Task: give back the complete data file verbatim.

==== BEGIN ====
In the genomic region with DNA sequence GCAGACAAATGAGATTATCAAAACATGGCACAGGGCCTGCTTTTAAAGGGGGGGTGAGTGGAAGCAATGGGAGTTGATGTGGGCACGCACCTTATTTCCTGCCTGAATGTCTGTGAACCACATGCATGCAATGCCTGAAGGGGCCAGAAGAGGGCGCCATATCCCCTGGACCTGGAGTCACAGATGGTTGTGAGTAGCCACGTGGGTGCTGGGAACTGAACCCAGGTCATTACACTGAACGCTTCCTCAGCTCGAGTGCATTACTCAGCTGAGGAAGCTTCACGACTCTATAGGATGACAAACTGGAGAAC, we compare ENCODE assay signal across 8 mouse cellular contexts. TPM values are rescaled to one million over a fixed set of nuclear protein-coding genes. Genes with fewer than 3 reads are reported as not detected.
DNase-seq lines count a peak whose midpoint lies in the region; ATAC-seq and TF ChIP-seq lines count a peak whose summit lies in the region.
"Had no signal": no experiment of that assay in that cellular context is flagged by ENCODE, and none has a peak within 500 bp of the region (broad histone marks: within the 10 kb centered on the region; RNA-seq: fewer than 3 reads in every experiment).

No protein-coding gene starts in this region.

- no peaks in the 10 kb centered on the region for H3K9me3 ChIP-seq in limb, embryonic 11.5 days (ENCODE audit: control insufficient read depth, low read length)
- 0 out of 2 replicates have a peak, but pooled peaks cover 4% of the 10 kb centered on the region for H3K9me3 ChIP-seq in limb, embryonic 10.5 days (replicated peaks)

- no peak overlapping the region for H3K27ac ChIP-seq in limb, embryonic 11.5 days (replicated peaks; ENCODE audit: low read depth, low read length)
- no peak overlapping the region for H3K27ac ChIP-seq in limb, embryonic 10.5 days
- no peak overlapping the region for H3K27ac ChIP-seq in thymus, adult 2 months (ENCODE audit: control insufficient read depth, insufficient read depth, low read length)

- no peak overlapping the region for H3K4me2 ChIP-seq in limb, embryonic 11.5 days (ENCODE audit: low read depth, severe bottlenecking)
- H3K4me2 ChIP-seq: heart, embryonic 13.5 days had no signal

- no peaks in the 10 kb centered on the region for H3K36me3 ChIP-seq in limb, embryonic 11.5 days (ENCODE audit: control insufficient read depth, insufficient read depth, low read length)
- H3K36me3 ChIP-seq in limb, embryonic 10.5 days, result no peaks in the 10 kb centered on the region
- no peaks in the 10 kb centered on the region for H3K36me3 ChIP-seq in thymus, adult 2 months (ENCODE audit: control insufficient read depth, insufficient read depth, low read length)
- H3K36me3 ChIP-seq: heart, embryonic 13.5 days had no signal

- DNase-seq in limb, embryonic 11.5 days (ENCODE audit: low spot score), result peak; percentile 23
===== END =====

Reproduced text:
In the genomic region with DNA sequence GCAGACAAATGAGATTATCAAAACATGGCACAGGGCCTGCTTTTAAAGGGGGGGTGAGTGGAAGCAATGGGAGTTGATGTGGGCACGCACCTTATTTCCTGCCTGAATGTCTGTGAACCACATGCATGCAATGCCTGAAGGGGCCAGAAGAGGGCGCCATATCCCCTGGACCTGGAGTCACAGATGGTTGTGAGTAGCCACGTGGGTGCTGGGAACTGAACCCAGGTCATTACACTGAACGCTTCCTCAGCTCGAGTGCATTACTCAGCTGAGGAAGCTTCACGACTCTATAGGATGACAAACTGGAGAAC, we compare ENCODE assay signal across 8 mouse cellular contexts. TPM values are rescaled to one million over a fixed set of nuclear protein-coding genes. Genes with fewer than 3 reads are reported as not detected.
DNase-seq lines count a peak whose midpoint lies in the region; ATAC-seq and TF ChIP-seq lines count a peak whose summit lies in the region.
"Had no signal": no experiment of that assay in that cellular context is flagged by ENCODE, and none has a peak within 500 bp of the region (broad histone marks: within the 10 kb centered on the region; RNA-seq: fewer than 3 reads in every experiment).

No protein-coding gene starts in this region.

- no peaks in the 10 kb centered on the region for H3K9me3 ChIP-seq in limb, embryonic 11.5 days (ENCODE audit: control insufficient read depth, low read length)
- 0 out of 2 replicates have a peak, but pooled peaks cover 4% of the 10 kb centered on the region for H3K9me3 ChIP-seq in limb, embryonic 10.5 days (replicated peaks)

- no peak overlapping the region for H3K27ac ChIP-seq in limb, embryonic 11.5 days (replicated peaks; ENCODE audit: low read depth, low read length)
- no peak overlapping the region for H3K27ac ChIP-seq in limb, embryonic 10.5 days
- no peak overlapping the region for H3K27ac ChIP-seq in thymus, adult 2 months (ENCODE audit: control insufficient read depth, insufficient read depth, low read length)

- no peak overlapping the region for H3K4me2 ChIP-seq in limb, embryonic 11.5 days (ENCODE audit: low read depth, severe bottlenecking)
- H3K4me2 ChIP-seq: heart, embryonic 13.5 days had no signal

- no peaks in the 10 kb centered on the region for H3K36me3 ChIP-seq in limb, embryonic 11.5 days (ENCODE audit: control insufficient read depth, insufficient read depth, low read length)
- H3K36me3 ChIP-seq in limb, embryonic 10.5 days, result no peaks in the 10 kb centered on the region
- no peaks in the 10 kb centered on the region for H3K36me3 ChIP-seq in thymus, adult 2 months (ENCODE audit: control insufficient read depth, insufficient read depth, low read length)
- H3K36me3 ChIP-seq: heart, embryonic 13.5 days had no signal

- DNase-seq in limb, embryonic 11.5 days (ENCODE audit: low spot score), result peak; percentile 23